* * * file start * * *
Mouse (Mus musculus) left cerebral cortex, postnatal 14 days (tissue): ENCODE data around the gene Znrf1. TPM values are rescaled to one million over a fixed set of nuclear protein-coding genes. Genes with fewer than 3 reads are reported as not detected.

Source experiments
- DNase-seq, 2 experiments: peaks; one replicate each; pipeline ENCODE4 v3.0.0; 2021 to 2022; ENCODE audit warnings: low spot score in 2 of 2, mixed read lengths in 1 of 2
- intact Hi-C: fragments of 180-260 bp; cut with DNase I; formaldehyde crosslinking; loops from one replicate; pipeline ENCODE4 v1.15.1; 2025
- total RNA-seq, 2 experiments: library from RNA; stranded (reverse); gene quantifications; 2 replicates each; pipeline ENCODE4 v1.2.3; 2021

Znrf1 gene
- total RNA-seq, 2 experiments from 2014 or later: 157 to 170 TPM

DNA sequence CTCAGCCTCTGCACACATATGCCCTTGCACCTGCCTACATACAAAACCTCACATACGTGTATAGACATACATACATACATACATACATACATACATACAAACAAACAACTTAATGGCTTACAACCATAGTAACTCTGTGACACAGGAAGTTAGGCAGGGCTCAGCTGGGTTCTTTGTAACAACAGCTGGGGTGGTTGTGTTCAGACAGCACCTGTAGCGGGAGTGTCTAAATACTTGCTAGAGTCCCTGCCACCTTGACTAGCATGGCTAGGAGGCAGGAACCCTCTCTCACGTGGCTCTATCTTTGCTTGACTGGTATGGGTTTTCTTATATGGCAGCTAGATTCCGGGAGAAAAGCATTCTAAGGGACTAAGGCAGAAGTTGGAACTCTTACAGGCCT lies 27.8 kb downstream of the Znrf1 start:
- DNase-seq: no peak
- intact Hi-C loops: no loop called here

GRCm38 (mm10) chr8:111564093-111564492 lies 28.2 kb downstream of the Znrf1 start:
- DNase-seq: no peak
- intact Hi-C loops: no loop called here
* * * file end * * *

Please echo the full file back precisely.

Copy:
Mouse (Mus musculus) left cerebral cortex, postnatal 14 days (tissue): ENCODE data around the gene Znrf1. TPM values are rescaled to one million over a fixed set of nuclear protein-coding genes. Genes with fewer than 3 reads are reported as not detected.

Source experiments
- DNase-seq, 2 experiments: peaks; one replicate each; pipeline ENCODE4 v3.0.0; 2021 to 2022; ENCODE audit warnings: low spot score in 2 of 2, mixed read lengths in 1 of 2
- intact Hi-C: fragments of 180-260 bp; cut with DNase I; formaldehyde crosslinking; loops from one replicate; pipeline ENCODE4 v1.15.1; 2025
- total RNA-seq, 2 experiments: library from RNA; stranded (reverse); gene quantifications; 2 replicates each; pipeline ENCODE4 v1.2.3; 2021

Znrf1 gene
- total RNA-seq, 2 experiments from 2014 or later: 157 to 170 TPM

DNA sequence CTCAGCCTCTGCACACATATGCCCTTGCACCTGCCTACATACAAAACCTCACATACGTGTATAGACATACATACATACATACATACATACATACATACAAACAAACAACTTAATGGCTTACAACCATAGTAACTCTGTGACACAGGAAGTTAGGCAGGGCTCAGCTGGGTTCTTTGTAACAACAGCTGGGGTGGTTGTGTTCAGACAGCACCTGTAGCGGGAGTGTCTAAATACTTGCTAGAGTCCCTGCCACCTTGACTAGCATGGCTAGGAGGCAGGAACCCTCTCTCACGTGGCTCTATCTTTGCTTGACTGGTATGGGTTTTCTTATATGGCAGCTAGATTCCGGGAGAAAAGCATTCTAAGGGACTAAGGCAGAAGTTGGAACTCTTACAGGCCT lies 27.8 kb downstream of the Znrf1 start:
- DNase-seq: no peak
- intact Hi-C loops: no loop called here

GRCm38 (mm10) chr8:111564093-111564492 lies 28.2 kb downstream of the Znrf1 start:
- DNase-seq: no peak
- intact Hi-C loops: no loop called here